Theresa May could be poised for a climbdown over the inclusion of a controversial amendment to the EU Withdrawal Bill in a bid to avert rebellion, one of her ministers has suggested.
Justice secretary David Lidington this afternoon told journalists government was "listening to ideas coming from colleagues across the house".
Tory backbenchers have been vocal in their rejection of this last-minute amendment, which will enshrine the exact time and date of Brexit into law.
Former attorney general Dominic Grieve told City A.M. it was "mistaken, foolish and counterproductive", saying categorically he would vote against it.
Another MP said there was "widespread disquiet" among Conservative MPs over the amendment. It is thought at least 20 MPs are ready to block it, embarrassing the already vulnerable government.
Asked today if the government was minded to back down in the face of such opposition, Lidington said the government had been listening to the "constructive" suggestions being made "about how the bill could be improved"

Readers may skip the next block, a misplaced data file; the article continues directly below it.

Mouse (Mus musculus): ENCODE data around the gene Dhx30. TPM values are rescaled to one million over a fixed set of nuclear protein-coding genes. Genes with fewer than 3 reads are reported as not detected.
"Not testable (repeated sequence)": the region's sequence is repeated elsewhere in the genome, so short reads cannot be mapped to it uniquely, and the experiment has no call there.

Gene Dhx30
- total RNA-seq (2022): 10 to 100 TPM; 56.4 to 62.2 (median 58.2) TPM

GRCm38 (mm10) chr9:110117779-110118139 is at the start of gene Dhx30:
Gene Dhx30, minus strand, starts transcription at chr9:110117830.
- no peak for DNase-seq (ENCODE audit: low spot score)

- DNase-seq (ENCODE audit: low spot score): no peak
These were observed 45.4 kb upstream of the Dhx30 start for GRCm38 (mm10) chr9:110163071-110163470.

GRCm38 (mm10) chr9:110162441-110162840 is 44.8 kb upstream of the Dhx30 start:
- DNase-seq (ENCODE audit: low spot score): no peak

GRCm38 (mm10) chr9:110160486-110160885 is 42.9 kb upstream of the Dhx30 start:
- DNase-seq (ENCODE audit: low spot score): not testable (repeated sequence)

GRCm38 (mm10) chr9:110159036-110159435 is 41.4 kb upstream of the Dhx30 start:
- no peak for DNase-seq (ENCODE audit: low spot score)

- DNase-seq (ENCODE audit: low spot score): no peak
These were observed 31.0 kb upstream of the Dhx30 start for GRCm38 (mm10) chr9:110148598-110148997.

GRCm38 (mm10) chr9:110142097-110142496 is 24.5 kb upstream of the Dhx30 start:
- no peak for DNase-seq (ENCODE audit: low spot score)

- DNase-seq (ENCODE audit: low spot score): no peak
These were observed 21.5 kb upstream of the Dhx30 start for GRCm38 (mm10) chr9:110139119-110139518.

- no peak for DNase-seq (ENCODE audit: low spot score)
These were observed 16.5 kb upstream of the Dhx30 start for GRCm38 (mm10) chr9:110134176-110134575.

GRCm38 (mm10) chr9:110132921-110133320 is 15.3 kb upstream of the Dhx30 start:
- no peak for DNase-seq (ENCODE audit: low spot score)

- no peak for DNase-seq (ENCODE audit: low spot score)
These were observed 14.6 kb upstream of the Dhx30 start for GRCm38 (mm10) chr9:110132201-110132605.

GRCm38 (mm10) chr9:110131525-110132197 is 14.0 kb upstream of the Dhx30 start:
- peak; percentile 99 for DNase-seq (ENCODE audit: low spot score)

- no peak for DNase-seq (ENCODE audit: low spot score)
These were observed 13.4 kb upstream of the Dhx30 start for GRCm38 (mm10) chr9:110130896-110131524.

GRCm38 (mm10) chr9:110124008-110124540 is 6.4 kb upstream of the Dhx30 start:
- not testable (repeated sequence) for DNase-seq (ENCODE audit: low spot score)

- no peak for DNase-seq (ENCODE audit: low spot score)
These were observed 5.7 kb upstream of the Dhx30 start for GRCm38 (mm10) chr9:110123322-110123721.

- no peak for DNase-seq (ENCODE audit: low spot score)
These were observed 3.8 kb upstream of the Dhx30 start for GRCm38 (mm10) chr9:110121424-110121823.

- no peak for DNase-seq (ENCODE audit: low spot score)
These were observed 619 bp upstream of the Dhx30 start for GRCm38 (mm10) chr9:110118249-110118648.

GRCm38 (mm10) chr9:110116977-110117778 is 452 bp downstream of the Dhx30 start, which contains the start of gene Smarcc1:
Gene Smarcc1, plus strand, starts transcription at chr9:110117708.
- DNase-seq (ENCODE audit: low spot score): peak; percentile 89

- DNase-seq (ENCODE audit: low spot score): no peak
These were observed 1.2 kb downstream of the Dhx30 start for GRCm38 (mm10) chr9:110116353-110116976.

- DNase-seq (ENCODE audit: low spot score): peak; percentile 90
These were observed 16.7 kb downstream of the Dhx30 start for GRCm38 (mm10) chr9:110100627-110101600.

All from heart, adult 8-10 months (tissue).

He added: "All that clause was designed to do was clarify, put beyond doubt, what is already inherent in the wording of Article 50.
"Article 50 says that after two years from the date of notification, unless there is a withdrawal agreement that comes into effect earlier, at the two year point the treaties cease to apply to the country that is leaving, so that is written into European law."
Separately a third Tory backbencher has told City A.M. that ministers had indicated a climbdown was likely.
"My understanding is that it will not be put to a vote, so the government doesn't lose face," the MP said.
A spokesman for May said the PM had always been committed to listening to the views of the house.